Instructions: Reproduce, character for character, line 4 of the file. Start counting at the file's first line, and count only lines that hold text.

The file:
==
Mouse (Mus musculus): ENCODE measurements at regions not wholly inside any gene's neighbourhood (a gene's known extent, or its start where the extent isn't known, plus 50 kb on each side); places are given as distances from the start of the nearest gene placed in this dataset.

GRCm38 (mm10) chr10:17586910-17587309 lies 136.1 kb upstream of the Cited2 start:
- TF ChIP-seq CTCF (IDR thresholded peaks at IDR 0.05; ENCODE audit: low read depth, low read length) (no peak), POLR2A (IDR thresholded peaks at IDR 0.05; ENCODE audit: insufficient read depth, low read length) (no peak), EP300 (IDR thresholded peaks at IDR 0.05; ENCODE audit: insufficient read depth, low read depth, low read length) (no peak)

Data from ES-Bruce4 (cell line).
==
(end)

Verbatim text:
Data from ES-Bruce4 (cell line).